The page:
The power of good transit is not merely one of the most important factors for New Yorkers when buying real estate — it also drives up interest of foreign buyers, as Yorkville is quickly seeing.
This quiet neighborhood on the Upper East Side, which had to endure years of construction clangs and clouds of dust during construction of the Second Avenue Subway, is undergoing rapid transformation since the new Q train stations opened this year, experts say.
Swanky residential towers rising in the area are attracting more families, as well as an influx in foreign buyers — especially from China — as brokers increasingly lure them to the neighborhood to take advantage of the lower price points relative to Downtown or even other parts of the Upper East Side.
“Yorkville really never has been on the map for them,” said broker Seth Levin, of Keller Williams TriBeCa. “It’s through educating our clients and the media reporting on the results of the Q train coming in that has brought it to their attention. If they’ve seen it in the media, it makes them comfortable. Yorkville has been reported on a bunch, so they have a comfort level that wasn’t there in the past.”
Foreign investors tend to look for something “safe” or “blue chip” when buying, he noted. They prefer brands they’ve heard of, like the Four Seasons or the Ritz, and continue buying on Billionaire’s Row because they keep hearing about pricey new developments on that strip.
The Tesla and SpaceX CEO famously told the world about his super-fast, inter-city, train-in-a-tube concept, Hyperloop—then said that other people should build it. Fair enough: he is a busy guy. But he’s now decided to build the thing himself. The news was hinted at when Musk announced a “verbal government approval” for an underground Hyperloop from New York City to Washington D.C.—and a Bloomberg report last week added to the buzz—but it was only confirmed for the first time today by Wired.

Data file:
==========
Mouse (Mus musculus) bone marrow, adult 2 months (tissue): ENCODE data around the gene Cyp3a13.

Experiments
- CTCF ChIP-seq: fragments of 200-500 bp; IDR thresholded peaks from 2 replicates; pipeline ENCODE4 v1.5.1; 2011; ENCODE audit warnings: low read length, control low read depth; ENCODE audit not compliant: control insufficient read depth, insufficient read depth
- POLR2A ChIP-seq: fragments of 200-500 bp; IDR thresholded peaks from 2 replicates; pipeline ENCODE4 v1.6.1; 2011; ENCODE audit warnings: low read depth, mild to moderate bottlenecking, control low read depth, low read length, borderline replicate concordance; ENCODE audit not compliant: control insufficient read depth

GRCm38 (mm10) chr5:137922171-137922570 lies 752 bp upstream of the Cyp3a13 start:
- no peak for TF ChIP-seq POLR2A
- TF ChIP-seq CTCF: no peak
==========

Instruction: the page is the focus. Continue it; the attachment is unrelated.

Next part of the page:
Construction of the Hyperloop will be part of Musk’s side project, the Boring Company. Its premise is that a “large network of tunnels many levels deep would fix congestion in any city, no matter how large it grew.” There are some problems with the idea, but no matter: the company has already been digging its own tunnels in Los Angeles.
Speaking to Wired, a spokesperson from the Boring Company has explained that the firm plans to build different types of transportation systems in those tunnels. Some will be “standard pressurized tunnels with electric skates going 125+ mph,” while others will “use pressurized pods in a depressurized tunnel to allow speeds up to approximately 600+ mph (aka Hyperloop).”
The news comes at a time when Hyperloop is starting to look a little less like a crushing disappointment and more like a technology that could, one day at least, work. Last week, Hyperloop One managed to fire its first pod through a low-pressure tube on mag-lev, reaching 192 mph in five seconds. Still, Musk’s vision of a Hyperloop running in underground tunnels is perhaps an even more ambitious goal than firing them through overground tubes, certainly from a city planning perspective.
Still, this is the man that was faced with incredulity when he vowed to recycle rocket boosters, then went ahead and made the whole thing look like child’s play. So his decision to build an underground Hyperloop will certainly buoy the nascent industry surrounding the peculiar form of transport, as many people will assume he can make a go of it. Whether he can or not? Keep your eyes on those tunnels.